Author: Chris Hood
Be sure to check out new episodes of my video podcast each week, where my ace pupil Brian Jones and I talk the ins and outs of options trading- and give you insights and strategy that you can immediately put to work for you in the markets.
One of the hallmarks of a good trader is how they handle their losses. Rather than getting enraged or depressed, they become curious.
Many retail traders blame the market, hedge funds, brokers, or whomever they can.
It’s always a conspiracy of some sort.
They readily take credit for their wins, but never their losers.
As Edwin Lefèvre remarked in his trading classic, Reminisces of a Stock Operator,
“If a man didn’t make mistakes he’d own the world in a month. But if he didn’t profit by his mistakes he wouldn’t own a blessed thing.”
This is some sage advice published way back in 1923. The market has changed – human psychology hasn’t.
Analyzing your losing trades is a bit of advice without an expiration date.
I’ll assume you have a basic trading plan and some rules for entering and exiting your preferred trades. Also, you MUST be writing down the conditions under which you got into and out of your positions.
Without data, you cannot fix your trading problems.
Let me emphasize,
“If you aren’t following a plan and have no rules, you have no business with a trading account. You CANNOT win in the long term without them.”
So, what types of questions should you ask when your trade comes up as a loser?
How do you find out what you did wrong?
As a critical first step, just be honest and ask yourself if you made the trade based on your own trading plan and rules. I know as well as anyone that having rules and sticking to them are two completely different things.
So did you follow them?
If so, congratulations! We can move on to the next step. If not, then tighten up your game and do what you’d planned to.
If you’ve been following your rules, then the analysis becomes simple.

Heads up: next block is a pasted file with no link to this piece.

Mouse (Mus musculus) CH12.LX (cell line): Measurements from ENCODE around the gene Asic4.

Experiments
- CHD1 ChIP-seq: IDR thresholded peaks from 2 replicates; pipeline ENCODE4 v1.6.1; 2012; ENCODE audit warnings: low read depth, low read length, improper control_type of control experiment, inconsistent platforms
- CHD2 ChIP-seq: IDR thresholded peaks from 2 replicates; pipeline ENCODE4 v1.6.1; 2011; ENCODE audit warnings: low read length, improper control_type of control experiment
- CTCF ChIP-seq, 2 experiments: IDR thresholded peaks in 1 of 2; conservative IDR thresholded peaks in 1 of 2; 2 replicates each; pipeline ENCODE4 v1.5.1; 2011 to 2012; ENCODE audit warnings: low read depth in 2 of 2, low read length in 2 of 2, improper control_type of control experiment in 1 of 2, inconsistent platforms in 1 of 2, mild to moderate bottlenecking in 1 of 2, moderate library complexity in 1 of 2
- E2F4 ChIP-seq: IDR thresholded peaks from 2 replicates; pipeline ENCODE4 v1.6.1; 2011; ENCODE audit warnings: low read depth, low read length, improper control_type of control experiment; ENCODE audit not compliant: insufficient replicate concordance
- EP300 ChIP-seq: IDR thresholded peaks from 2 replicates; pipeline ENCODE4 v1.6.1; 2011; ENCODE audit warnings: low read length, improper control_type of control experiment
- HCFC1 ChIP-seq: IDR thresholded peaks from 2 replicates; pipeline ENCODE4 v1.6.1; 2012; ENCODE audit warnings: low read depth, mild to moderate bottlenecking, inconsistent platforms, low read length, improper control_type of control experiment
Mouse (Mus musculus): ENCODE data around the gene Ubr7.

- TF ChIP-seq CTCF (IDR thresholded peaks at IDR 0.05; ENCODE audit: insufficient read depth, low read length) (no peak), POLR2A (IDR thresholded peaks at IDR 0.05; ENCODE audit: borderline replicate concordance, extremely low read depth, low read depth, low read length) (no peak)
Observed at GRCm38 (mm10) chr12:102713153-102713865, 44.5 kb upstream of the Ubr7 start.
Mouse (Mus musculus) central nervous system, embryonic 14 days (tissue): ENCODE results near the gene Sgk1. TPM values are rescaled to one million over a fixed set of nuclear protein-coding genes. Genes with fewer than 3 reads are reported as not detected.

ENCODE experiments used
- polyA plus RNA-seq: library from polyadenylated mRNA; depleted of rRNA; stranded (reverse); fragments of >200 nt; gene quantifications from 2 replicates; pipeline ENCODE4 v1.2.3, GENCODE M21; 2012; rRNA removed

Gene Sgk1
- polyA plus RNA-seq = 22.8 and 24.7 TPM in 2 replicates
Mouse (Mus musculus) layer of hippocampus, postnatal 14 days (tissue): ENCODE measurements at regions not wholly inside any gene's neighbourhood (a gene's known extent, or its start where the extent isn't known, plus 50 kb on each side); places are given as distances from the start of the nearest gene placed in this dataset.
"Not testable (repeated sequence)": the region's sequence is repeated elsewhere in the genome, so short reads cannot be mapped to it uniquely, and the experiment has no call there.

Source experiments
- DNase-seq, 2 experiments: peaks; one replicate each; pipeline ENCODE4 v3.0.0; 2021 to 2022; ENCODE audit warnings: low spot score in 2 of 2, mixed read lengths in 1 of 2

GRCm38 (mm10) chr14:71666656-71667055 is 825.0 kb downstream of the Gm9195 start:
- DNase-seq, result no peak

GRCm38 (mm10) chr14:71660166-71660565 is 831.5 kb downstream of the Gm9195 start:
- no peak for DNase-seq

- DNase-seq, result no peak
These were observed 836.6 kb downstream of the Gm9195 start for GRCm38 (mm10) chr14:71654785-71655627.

Rules that consistently win should be retained, and those that set you up for losses should either be scrapped or refined.
For new traders, I find that the following three areas are often the cause of most losses. Fortunately, minor adjustments can dramatically improve your win rates and your profits.
Did you execute the order correctly?
There are always more new traders than seasoned ones, it seems, and there’s a definite learning curve on proper order entry.
No one is around to select the options and place the order but you.
So did you do it correctly?
If not, then make sure you have those orders down cold by paper trading first. Don’t learn your platform with real money on the line.
Even seasoned traders make mistakes on this, though. Human error is inescapable.
However, if you’re consistently sloppy with your orders, it’s going to get expensive. So always double-check the trade specs before you hit ‘place order.’
Did you enter on the wrong setup?
Look closely at the setup that prompted you to enter the trade.
It may have been perfect, but still led to a loss.
If your setup’s win rates are low, you might need to discard it or make adjustments. Of course, no single confluence of technical signals is perfect, but it has to turn a profit.
Maybe the setup doesn’t work well on that stock. Or you could have been right, but just too early.
All of these issues can be fixed if you take the time to find them.
Did you use the wrong strategy for the underlying?
Whether you’re bullish, bearish, or neutral, there are numerous options strategies to choose from. However, not all of them work equally well in every condition.
Make sure your strategy fits the underlying stock.
Perhaps you bought calls on a rising ticker when they were priced too high. If you overpay, you can lose money even on a big run-up.
Or maybe you bought a put spread on a stock that was far overextended in price.
Your risk far exceeded your potential profits, and a quick pullback slaughtered your position. Not a great situation.
The conditions of the underlying should dictate your strategy.
If you had a loser, consider if you used the wrong one at that point for that stock.
Just a few questions to consider as you plan your trades.
We learn from our losses. As long as you gain knowledge and experience, losses are valuable. Just consider the lost money tuition in the school of trading.